4) Not Everyone's Going to Like Your Work

If you are given an opportunity to pitch your work or get a critique, be prepared for subjective reactions that might not be all positive. Not everyone is going to love or even like your work. It's one of the risks you take by putting yourself out there. And one of the benefits, since constructive feedback can only make your writing better.

5) Not Every Conference is Right for You

Make sure the conference is right for your writing goals, fits where you are in your writing journey and is a fit for the genre you're writing in. After spending all that time and money to be there, you want to make sure that you're learning information you haven't heard before, meeting people who work in your genre, and moving forward with your career goals.

I've loved my conference experiences, and I can't wait for the next one I'm attending in April. But I can also see why some writers would rather spend their time, well, writing.

Like everything else in this business, there are no easy answers.

Monday, February 15, 2010

Submitting to Agents and Dating

I've heard the analogy, that finding an agent is like dating. After all you're looking for a long term relationship with someone who will love you (or at least your work), and who is communicative, enthusiastic, professional, etc.

Except its not like dating at all. Unless you're dating on the Bachelor.

Because let's face it, when you send out that query letter, you've already vetted the agent and presumably assumed that they have what it takes to market your work. The agent is the awesome guy that everyone is vying for. Now how to make yourself stand out from the pack?

With the query, it's not so much a date as an audition. Is my manuscript pretty enough, funny enough, engaging enough, to make it past the producers? Will my manuscript ever even get to meet the Bachelor, er agent?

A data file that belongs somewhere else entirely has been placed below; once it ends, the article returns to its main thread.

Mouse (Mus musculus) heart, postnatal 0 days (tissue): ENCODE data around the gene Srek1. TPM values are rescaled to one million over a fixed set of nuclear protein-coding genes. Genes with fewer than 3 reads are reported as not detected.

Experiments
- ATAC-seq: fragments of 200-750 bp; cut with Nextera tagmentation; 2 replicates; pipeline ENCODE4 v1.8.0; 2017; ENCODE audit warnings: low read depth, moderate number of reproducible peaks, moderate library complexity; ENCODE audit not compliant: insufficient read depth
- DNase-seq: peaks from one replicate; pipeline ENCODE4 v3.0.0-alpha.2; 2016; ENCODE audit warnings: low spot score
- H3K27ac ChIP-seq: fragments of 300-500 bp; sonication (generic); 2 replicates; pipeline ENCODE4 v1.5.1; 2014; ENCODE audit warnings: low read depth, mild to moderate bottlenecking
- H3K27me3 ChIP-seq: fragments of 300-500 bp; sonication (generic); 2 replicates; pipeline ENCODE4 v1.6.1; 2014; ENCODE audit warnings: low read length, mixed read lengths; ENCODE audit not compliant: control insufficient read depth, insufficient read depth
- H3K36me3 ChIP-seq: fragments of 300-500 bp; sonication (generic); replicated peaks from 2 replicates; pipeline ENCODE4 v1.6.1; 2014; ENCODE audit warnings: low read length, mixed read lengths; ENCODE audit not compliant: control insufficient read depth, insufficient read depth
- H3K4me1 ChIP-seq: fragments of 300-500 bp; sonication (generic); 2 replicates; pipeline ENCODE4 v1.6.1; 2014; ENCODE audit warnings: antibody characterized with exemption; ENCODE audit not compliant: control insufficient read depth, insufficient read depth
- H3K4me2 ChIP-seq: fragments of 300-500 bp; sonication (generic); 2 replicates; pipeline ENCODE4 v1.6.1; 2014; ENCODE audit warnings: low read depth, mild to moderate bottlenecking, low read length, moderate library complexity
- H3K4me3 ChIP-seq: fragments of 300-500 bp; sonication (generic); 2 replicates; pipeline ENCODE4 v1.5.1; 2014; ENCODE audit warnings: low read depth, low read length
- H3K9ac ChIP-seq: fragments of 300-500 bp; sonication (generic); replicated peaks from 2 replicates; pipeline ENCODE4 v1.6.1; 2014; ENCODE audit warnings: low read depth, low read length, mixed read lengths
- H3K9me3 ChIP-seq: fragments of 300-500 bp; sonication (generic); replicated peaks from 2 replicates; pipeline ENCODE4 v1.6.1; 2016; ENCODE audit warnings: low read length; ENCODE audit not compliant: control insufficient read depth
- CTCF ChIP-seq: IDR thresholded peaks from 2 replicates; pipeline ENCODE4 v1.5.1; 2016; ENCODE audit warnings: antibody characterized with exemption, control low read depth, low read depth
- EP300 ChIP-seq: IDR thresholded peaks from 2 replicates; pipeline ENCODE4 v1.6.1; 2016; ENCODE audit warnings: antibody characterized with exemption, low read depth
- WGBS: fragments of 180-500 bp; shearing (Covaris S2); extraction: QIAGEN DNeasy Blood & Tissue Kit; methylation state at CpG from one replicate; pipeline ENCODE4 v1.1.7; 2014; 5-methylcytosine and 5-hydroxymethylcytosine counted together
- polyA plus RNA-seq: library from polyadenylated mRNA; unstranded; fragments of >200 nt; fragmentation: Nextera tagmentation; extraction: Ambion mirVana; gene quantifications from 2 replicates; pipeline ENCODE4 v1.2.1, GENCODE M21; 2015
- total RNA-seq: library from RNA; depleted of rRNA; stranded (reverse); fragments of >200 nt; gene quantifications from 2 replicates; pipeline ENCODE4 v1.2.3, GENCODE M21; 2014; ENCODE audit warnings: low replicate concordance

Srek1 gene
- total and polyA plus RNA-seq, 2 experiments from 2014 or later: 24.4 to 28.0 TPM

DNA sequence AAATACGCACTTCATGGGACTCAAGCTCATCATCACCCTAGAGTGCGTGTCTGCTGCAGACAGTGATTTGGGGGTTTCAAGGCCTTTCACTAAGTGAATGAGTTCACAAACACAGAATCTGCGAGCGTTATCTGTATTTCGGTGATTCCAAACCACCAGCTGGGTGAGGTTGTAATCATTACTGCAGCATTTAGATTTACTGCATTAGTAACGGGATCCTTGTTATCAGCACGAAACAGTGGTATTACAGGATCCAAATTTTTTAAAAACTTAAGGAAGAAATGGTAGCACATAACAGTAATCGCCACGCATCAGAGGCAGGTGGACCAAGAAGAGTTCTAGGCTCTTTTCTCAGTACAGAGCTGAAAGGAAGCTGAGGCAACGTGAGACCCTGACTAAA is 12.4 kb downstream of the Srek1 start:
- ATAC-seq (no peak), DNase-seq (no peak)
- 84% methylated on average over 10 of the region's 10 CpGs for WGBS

And when you do make it past the query stage, and the agent requests sample pages, it is a bit like a first date. But it's a first date with 30 other pretty, funny, engaging manuscripts hanging around in the background, waiting for their shot with the agent.

Maybe you get a rose or two, and the field gets narrowed. Things feel like they're really clicking. And you make it all the way to meet the parents and the agent reads your full manuscript. Great news, right?

So your manuscript was selected from the 100s, possibly thousands who auditioned. You made it through some rose ceremonies. All the way to the finale. At this point, half the country (or at least your family and friends) is routing for you. And you just might get picked. Or you might get kicked in the teeth on national television.

I don't know about you, but when I was dating, my husband didn't already have an established girlfriend that was his top priority or a throng of women competing for his attention. (Okay, there were one or two, but that's another story).

I know that a beautiful story is all it takes. And if it's really good, the tables can be turned. So maybe my manuscript will go on to be the Bachelorette.

It worked for Trista.